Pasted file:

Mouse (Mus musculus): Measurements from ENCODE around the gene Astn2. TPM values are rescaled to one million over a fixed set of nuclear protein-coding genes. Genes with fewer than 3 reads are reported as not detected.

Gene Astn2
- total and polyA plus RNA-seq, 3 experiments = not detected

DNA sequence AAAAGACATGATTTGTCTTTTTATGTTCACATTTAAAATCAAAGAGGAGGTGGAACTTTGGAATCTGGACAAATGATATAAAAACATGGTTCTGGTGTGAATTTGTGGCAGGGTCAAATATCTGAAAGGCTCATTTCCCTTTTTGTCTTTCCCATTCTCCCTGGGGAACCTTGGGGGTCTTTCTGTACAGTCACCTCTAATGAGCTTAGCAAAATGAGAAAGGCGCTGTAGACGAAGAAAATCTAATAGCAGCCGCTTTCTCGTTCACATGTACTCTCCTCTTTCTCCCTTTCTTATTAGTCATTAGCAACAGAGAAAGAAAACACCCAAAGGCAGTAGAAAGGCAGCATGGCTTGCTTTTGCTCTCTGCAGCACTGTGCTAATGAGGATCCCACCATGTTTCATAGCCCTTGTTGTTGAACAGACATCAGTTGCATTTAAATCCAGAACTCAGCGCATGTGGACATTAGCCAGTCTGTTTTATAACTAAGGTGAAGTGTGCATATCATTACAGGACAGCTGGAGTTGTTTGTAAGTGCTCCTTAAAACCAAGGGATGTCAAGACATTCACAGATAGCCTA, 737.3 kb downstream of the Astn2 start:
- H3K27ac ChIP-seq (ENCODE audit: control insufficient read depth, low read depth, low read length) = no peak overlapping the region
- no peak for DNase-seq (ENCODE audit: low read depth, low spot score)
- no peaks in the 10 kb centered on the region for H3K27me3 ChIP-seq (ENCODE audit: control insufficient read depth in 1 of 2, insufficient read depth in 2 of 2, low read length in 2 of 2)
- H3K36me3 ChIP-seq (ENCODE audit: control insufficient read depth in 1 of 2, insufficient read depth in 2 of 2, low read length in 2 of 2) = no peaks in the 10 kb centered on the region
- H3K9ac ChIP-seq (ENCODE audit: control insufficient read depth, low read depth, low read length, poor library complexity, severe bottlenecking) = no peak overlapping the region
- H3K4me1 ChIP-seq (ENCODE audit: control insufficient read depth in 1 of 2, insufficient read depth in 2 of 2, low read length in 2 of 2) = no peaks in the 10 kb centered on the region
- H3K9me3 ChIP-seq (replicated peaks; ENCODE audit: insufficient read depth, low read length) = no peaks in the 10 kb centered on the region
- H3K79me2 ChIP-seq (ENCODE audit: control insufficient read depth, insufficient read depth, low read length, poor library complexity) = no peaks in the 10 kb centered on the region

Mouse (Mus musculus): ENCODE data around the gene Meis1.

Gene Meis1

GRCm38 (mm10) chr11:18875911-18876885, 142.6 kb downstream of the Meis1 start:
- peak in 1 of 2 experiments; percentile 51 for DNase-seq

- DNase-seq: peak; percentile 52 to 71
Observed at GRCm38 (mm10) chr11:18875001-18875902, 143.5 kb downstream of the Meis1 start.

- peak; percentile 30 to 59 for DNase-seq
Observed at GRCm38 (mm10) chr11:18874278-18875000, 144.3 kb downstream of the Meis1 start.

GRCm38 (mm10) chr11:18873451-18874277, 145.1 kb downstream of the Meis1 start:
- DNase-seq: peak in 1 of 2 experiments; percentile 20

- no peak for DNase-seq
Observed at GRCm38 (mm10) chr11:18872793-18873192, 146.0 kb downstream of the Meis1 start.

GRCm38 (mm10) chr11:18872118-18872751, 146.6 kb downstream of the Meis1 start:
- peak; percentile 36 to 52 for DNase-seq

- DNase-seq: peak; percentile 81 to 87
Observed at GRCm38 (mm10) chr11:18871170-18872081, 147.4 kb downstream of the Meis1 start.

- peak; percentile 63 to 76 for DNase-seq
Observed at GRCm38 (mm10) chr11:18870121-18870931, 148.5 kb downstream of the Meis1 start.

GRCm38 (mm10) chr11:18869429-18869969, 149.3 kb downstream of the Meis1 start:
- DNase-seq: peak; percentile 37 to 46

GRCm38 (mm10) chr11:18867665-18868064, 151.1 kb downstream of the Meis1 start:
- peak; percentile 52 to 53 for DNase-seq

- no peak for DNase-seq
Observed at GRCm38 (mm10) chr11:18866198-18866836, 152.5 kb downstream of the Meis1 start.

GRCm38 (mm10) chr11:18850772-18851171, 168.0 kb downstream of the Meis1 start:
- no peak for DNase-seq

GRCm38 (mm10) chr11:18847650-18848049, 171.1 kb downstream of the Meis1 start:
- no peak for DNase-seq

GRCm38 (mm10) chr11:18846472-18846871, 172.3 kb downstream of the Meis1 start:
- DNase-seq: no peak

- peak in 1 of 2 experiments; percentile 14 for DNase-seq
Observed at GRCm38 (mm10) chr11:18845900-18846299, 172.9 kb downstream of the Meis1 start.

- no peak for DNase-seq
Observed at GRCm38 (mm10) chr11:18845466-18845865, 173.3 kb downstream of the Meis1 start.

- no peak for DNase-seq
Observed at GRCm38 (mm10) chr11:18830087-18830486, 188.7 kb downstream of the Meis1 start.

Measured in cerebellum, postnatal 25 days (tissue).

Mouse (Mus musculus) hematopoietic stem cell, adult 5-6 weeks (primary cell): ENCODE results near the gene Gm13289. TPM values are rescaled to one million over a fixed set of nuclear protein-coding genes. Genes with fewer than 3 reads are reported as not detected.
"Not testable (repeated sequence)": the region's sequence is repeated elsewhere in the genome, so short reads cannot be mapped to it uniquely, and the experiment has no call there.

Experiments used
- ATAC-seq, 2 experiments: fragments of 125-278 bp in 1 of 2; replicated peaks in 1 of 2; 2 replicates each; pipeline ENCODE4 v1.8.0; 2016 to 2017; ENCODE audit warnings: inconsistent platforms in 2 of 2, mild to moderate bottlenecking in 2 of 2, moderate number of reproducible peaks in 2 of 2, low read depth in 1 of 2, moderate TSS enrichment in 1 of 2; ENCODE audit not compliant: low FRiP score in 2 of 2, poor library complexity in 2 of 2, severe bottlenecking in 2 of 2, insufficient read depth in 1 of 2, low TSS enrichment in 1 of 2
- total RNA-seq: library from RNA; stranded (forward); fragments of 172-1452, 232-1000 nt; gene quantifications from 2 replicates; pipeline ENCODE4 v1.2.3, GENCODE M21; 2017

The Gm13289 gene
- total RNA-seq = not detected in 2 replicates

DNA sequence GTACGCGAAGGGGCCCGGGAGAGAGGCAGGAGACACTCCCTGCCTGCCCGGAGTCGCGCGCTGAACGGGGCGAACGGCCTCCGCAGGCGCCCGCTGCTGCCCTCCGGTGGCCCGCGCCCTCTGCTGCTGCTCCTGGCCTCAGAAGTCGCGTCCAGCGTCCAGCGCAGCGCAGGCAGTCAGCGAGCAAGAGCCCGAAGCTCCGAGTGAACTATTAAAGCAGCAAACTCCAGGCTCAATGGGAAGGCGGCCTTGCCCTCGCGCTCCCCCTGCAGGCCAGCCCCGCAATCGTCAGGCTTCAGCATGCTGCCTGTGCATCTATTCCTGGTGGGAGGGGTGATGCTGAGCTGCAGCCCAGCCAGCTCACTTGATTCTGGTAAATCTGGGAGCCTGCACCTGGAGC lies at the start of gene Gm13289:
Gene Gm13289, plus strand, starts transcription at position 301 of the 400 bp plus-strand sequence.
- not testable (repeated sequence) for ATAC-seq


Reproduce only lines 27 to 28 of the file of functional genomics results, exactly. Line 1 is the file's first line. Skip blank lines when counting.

- DNase-seq: peak; percentile 81 to 87
Observed at GRCm38 (mm10) chr11:18871170-18872081, 147.4 kb downstream of the Meis1 start.